25th Anniversary Retrospective: Experts Assess Important Advances in Dentistry

Dentistry Today


Restorative | Aesthetic | Digital Technology | Periodontics | Dental Implants | Endodontics

For this special 25th Anniversary issue of Dentistry Today we asked 6 noted experts to summarize what they feel have been important advances in certain areas of dentistry during the last 5 years. In our 20th Anniversary issue a group of experts assessed advancements that had taken place during the 2 decades since our magazine’s founding. Our current group of contributors look at developments that have taken place since that time.


The changes in restorative dentistry  have been significant during the last 5 years. This brief section discusses some of them.


The most significant change in restorative dentistry has been the advent and cautiously enthusiastic acceptance of the CAD/CAM-manufactured zirconia-based crowns and fixed prostheses. Popular brands in the United States are Lava (3M ESPE), Cercon (DENTSPLY), IPS e.max (Ivoclar Vivadent), Everest (KaVo), and CEREC inLab (Sirona). The oldest brand of these restorations, now called Cercon, has had about 7 years of clinical research and observation on it, most of which has been favorable relative to fit and strength of the single- and multi-unit frameworks. On the other hand, reports on the service of the superficial veneering ceramic have been less favorable when compared to porcelain-fused-to-metal control restorations. The technique is being refined constantly, and it will probably become a major part of dentistry over the next few years. Generally, practitioners are pleased with the aesthetics and clinical service of these restorations to date.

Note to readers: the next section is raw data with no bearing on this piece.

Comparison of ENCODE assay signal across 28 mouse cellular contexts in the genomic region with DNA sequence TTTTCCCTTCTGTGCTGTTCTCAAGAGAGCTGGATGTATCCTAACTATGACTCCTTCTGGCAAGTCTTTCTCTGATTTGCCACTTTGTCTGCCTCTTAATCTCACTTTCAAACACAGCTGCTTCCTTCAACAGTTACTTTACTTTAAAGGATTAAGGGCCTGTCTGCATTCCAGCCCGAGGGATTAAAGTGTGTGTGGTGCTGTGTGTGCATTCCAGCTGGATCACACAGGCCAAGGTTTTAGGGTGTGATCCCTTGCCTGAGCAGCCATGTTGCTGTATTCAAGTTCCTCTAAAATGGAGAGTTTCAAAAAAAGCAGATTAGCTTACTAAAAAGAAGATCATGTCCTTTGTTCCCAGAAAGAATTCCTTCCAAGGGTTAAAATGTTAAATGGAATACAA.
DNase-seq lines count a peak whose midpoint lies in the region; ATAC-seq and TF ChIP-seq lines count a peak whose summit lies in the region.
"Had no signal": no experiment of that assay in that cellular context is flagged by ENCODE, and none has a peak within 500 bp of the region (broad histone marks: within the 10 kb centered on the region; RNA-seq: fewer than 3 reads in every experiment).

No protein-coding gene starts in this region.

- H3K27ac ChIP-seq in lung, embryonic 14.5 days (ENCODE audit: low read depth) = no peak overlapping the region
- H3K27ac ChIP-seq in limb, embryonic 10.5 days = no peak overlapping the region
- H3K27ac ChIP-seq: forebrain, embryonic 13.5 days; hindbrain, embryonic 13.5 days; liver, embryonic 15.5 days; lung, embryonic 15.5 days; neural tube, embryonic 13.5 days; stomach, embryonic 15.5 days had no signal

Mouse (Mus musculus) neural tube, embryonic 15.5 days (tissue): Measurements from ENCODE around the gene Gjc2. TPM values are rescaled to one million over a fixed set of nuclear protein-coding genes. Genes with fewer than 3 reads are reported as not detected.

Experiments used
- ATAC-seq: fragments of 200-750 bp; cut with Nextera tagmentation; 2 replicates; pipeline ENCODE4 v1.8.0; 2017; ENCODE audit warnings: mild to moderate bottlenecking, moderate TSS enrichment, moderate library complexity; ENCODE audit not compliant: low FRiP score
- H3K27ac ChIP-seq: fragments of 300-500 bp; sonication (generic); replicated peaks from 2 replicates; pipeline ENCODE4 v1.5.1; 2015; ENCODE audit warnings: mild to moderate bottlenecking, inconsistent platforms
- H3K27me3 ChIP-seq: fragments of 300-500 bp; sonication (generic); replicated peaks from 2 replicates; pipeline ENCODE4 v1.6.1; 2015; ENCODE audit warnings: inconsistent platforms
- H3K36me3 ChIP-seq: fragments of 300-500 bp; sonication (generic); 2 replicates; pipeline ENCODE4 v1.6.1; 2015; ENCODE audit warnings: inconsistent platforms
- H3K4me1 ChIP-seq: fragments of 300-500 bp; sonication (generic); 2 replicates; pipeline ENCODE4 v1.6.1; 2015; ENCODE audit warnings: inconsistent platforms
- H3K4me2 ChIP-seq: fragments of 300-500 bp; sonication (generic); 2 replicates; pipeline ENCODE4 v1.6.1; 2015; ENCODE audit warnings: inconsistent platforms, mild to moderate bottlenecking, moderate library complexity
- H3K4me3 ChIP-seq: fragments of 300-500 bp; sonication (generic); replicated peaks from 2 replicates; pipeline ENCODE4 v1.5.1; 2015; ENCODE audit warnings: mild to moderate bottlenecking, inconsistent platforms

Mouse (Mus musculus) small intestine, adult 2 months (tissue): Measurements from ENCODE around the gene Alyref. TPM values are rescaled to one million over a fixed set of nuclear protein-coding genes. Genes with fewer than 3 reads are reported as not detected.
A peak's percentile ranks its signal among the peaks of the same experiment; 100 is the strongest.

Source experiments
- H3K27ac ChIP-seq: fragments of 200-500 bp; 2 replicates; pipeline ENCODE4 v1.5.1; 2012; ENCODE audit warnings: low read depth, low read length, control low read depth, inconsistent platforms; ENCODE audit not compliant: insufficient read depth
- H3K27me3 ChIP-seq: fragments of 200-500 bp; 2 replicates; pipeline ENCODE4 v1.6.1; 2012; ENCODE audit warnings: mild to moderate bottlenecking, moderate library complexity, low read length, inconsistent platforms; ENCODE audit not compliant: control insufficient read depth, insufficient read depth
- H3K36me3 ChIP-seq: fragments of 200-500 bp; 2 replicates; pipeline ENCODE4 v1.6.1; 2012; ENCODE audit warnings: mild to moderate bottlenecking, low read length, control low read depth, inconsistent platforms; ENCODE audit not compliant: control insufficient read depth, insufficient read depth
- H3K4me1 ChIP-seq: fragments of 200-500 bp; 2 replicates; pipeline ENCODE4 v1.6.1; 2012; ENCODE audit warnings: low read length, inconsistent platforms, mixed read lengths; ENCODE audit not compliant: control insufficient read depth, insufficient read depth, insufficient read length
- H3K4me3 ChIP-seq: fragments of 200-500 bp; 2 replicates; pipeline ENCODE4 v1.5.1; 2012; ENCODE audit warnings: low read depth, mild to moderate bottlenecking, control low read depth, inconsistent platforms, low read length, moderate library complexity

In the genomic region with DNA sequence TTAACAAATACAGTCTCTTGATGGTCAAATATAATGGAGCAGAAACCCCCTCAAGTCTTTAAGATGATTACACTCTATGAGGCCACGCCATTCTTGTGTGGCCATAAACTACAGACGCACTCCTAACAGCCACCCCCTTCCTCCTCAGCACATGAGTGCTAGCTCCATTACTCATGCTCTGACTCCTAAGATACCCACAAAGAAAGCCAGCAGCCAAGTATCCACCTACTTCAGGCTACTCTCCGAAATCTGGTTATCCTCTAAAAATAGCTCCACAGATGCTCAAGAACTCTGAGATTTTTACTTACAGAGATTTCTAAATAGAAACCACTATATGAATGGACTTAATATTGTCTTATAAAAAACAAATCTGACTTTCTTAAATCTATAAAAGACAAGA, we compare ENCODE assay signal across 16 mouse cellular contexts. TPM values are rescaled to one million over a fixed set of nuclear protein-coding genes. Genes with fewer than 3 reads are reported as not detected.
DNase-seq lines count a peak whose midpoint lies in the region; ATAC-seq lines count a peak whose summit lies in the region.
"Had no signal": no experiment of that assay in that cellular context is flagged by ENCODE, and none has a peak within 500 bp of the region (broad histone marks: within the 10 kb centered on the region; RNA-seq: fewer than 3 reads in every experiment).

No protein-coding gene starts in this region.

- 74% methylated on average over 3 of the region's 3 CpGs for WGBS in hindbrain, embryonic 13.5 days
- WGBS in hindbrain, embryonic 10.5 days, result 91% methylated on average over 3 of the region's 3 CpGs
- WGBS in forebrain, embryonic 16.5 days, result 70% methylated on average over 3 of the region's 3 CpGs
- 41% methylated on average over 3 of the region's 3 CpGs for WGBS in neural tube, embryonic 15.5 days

Gordon J. Christensen, DDS, MSD, PhD

Restorative dentistry continues to change along with the needs and desires of the public. The refinements are impressive and useful for the patients we serve. A few of the advancements have been discussed in this section, and many more are observable.


It has been at least 30 years since there have been major changes in resin-based composites. At that time, the mean glass filler particle size of previous resin-based composites was reduced to a fraction of a micron, resulting in restorations that retained smoothness over a period of service better than previous large particle size materials. With the exception of the long-present and minimally used microfills (Durafill [Heraeus Kulzer], Heliomolar [Ivoclar Vivadent], Renamel Microfill [Cosmedent], and others), the mean particle size of glass fillers used in most microhybrid composites has remained at 0.6 to 0.4 mm. As a result, composite restorations have appeared to be smooth when placed and finished well, but they have soon lost their smoothness as a result of the well-known “plucking” phenomenon. Of importance in direct veneers, class IVs, and large class IIIs, the new 3M ESPE product Filtek Supreme Plus contains a mean zirconium oxide particle size in the nanofill level (<100 nm or <0.1 mm). In research to date, this product has provided both strength as well as retention of smoothness.


Resin cements with self-etch primers included in the chemistry have eliminated the objectionable postoperative tooth sensitivity previously associated with total-etch resin cementing techniques. When high-strength and low solubility are needed in cement, new products such as RelyX Unicem (3M ESPE), Maxcem (Kerr/Sybron Dental Specialties), MonoCem (Shofu), Multilink Sprint (Ivoclar Vivadent), and others are good choices. The downside of these cements is that they do not contain fluoride. Resin-modified glass ionomer is still a great choice for routine cementation of PFM or zirconia-based crowns and fixed prostheses.


Placement of cords before making impressions for crowns and fixed prostheses has always been a frustrating technique for some dentists. Recent introduction of cord replacement products such as Expasyl (Kerr/Sybron Dental Specialties) and Magic FoamCord from Coltène/Whaledent have satisfied the needs of some dentists, and cord placement for simple procedures has been reduced or eliminated. However, in my opinion, the double-cord technique is still the old “standby” for difficult multi-unit cases.